Upper Arlington city officials have responded to the ACLU of Ohio's recent letter to the city, stating it is "deeply concerned" by the city's recent removal of political-interest signs from the community.
The American Civil Liberties Union of Ohio this week sent a letter to the city of Upper Arlington, saying it is "deeply concerned" by the city's recent removal of political-interest signs from the community.
The ACLU sent a letter Aug. 10 to Upper Arlington City Attorney Jeanine Hummer regarding the removal of signs from public rights of way and private properties July 27 and 28.
"It has come to the attention of the American Civil Liberties Union of Ohio that the city of Upper Arlington recently began removing signs critical of the city from public rights of way, as well as private residential property, without providing notice to residents," stated the letter signed by ACLU of Ohio legal director Freda Levenson and ACLU staff attorney Drew Dennis. "We are deeply concerned with the city's actions."
Representatives of Save UA 911, a group opposed to the city's plans to eliminate Upper Arlington's in-house 911 dispatching center and have the services taken over by the city of Columbus, said 200 to 250 of their signs were taken July 27 and 28. They also said they were able to reclaim no more than 25.
Upper Arlington Assistant City Manager Dan Ralley last week said a total of only 18 to 30 signs from Save UA 911 and groups such as Preserve Fancyburg Park were collected as the city sought to enforce its ordinance against signs in public rights of way.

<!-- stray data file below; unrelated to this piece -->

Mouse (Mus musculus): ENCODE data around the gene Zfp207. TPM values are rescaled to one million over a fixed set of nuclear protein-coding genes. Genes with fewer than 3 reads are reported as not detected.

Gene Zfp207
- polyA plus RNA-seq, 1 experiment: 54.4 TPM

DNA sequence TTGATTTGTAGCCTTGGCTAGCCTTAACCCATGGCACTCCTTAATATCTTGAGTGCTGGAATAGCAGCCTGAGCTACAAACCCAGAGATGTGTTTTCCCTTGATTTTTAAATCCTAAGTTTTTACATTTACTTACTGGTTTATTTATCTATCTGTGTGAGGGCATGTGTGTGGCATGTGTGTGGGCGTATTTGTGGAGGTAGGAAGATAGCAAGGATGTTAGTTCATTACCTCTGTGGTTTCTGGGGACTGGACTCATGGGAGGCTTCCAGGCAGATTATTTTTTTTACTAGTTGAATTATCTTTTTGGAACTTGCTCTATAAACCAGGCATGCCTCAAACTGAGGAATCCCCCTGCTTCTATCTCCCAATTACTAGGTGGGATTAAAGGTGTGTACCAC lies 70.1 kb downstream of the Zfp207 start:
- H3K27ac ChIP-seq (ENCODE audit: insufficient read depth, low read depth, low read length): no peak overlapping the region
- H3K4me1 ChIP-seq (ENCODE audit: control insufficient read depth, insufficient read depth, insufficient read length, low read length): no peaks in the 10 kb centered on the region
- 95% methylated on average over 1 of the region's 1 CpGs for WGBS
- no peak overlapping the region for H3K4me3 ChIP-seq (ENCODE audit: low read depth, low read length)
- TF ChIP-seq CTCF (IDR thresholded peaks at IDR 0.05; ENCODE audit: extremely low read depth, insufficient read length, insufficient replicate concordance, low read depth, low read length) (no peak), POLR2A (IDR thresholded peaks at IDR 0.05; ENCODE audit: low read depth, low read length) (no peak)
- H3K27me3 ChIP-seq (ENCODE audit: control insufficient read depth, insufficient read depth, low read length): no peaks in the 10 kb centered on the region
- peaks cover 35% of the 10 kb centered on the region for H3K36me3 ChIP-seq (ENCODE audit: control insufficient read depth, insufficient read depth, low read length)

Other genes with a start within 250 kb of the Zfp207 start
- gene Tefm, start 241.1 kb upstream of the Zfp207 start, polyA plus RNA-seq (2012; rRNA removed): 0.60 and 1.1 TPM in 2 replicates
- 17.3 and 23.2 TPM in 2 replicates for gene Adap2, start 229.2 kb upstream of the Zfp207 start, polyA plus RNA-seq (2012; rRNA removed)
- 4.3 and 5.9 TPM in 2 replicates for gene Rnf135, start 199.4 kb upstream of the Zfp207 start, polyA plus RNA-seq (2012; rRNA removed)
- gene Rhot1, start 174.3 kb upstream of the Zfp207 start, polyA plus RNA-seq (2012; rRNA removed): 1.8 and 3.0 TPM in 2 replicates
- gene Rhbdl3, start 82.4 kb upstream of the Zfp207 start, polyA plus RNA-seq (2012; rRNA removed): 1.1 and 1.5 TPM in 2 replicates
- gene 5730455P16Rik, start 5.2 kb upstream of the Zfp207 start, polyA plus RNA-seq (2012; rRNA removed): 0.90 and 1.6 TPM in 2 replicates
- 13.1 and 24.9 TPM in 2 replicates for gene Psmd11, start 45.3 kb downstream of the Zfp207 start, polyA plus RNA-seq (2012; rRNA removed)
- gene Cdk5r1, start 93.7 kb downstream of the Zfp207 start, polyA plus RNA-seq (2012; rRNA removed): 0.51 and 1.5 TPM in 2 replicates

He said they later were returned to residents, and no groups were targeted because of the political positions of their signs.
The ACLU letter to the city said Upper Arlington violated its ordinances by removing signs from private properties and denied due process by not notifying residents or groups whose signs didn't comply with city code.
The organization also requested a number of public records related to city workers' and residents' communications regarding the removal of the signs.
"The removal of these signs is troubling," the ACLU letter stated.
Upper Arlington Community Affairs Director Emma Speight issued a written statement Tuesday, Aug. 11, confirming that the city attorney's office had received a public records request from the ACLU and reiterating that city workers had confiscated around 30 signs.
"The city believes that its employees did not violate the city¹s ordinance pertaining to the removal of illegally placed signs," Speight said.
"Approximately 30 signs were removed as a crew of Public Service workers returned from a regular workday assignment in Upper Arlington to their base at the city¹s Roberts Road facility," she added. "The city does not discriminate based on the content of signs and those removed were taken solely as a result of their locations in the city right of way.
"These signs were returned to two residents affiliated with the two groups that had purchased and distributed the signs that same afternoon. Since all the signs removed by city workers were subsequently collected by these two residents it was not considered necessary to send out a notification to property owners whose signs had been removed."
Speight said the city attorney's office "is in the process of determining what materials are required in order to fully comply with the public records request, and has every intention of doing so in a timely manner."